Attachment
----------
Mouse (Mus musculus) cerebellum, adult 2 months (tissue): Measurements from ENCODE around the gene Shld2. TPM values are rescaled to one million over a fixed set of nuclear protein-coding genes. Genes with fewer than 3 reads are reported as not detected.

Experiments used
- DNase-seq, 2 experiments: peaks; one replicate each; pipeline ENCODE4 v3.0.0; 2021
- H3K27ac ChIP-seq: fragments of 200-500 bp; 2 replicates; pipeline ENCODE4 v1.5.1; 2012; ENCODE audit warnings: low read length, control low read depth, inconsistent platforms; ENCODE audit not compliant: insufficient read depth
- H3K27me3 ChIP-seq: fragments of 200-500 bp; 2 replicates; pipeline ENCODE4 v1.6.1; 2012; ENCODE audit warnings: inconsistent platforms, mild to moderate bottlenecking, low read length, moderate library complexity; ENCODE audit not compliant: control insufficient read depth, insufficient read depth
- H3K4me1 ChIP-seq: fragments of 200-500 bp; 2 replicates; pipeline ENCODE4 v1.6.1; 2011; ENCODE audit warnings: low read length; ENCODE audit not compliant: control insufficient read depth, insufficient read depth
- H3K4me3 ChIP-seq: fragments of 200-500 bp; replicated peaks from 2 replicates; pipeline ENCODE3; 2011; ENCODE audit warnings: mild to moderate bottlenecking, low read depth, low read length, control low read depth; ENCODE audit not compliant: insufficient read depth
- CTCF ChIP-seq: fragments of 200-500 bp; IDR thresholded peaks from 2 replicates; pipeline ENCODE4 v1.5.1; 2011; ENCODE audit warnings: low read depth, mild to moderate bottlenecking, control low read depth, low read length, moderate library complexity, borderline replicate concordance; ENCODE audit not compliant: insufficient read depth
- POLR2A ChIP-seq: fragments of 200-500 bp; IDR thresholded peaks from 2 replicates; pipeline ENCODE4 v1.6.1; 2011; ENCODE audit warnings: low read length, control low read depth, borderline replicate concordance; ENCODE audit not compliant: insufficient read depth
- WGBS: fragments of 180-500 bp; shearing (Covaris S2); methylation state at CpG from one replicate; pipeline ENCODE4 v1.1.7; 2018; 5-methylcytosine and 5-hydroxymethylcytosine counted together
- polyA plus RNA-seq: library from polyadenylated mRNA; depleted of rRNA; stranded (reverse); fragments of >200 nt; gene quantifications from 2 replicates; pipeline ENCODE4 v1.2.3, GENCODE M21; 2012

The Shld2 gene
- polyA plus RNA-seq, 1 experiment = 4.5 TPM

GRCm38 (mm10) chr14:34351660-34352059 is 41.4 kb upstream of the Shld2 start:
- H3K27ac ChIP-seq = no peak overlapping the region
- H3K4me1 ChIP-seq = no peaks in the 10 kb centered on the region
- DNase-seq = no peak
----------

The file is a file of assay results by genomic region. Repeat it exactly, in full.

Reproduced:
Mouse (Mus musculus) cerebellum, adult 2 months (tissue): Measurements from ENCODE around the gene Shld2. TPM values are rescaled to one million over a fixed set of nuclear protein-coding genes. Genes with fewer than 3 reads are reported as not detected.

Experiments used
- DNase-seq, 2 experiments: peaks; one replicate each; pipeline ENCODE4 v3.0.0; 2021
- H3K27ac ChIP-seq: fragments of 200-500 bp; 2 replicates; pipeline ENCODE4 v1.5.1; 2012; ENCODE audit warnings: low read length, control low read depth, inconsistent platforms; ENCODE audit not compliant: insufficient read depth
- H3K27me3 ChIP-seq: fragments of 200-500 bp; 2 replicates; pipeline ENCODE4 v1.6.1; 2012; ENCODE audit warnings: inconsistent platforms, mild to moderate bottlenecking, low read length, moderate library complexity; ENCODE audit not compliant: control insufficient read depth, insufficient read depth
- H3K4me1 ChIP-seq: fragments of 200-500 bp; 2 replicates; pipeline ENCODE4 v1.6.1; 2011; ENCODE audit warnings: low read length; ENCODE audit not compliant: control insufficient read depth, insufficient read depth
- H3K4me3 ChIP-seq: fragments of 200-500 bp; replicated peaks from 2 replicates; pipeline ENCODE3; 2011; ENCODE audit warnings: mild to moderate bottlenecking, low read depth, low read length, control low read depth; ENCODE audit not compliant: insufficient read depth
- CTCF ChIP-seq: fragments of 200-500 bp; IDR thresholded peaks from 2 replicates; pipeline ENCODE4 v1.5.1; 2011; ENCODE audit warnings: low read depth, mild to moderate bottlenecking, control low read depth, low read length, moderate library complexity, borderline replicate concordance; ENCODE audit not compliant: insufficient read depth
- POLR2A ChIP-seq: fragments of 200-500 bp; IDR thresholded peaks from 2 replicates; pipeline ENCODE4 v1.6.1; 2011; ENCODE audit warnings: low read length, control low read depth, borderline replicate concordance; ENCODE audit not compliant: insufficient read depth
- WGBS: fragments of 180-500 bp; shearing (Covaris S2); methylation state at CpG from one replicate; pipeline ENCODE4 v1.1.7; 2018; 5-methylcytosine and 5-hydroxymethylcytosine counted together
- polyA plus RNA-seq: library from polyadenylated mRNA; depleted of rRNA; stranded (reverse); fragments of >200 nt; gene quantifications from 2 replicates; pipeline ENCODE4 v1.2.3, GENCODE M21; 2012

The Shld2 gene
- polyA plus RNA-seq, 1 experiment = 4.5 TPM

GRCm38 (mm10) chr14:34351660-34352059 is 41.4 kb upstream of the Shld2 start:
- H3K27ac ChIP-seq = no peak overlapping the region
- H3K4me1 ChIP-seq = no peaks in the 10 kb centered on the region
- DNase-seq = no peak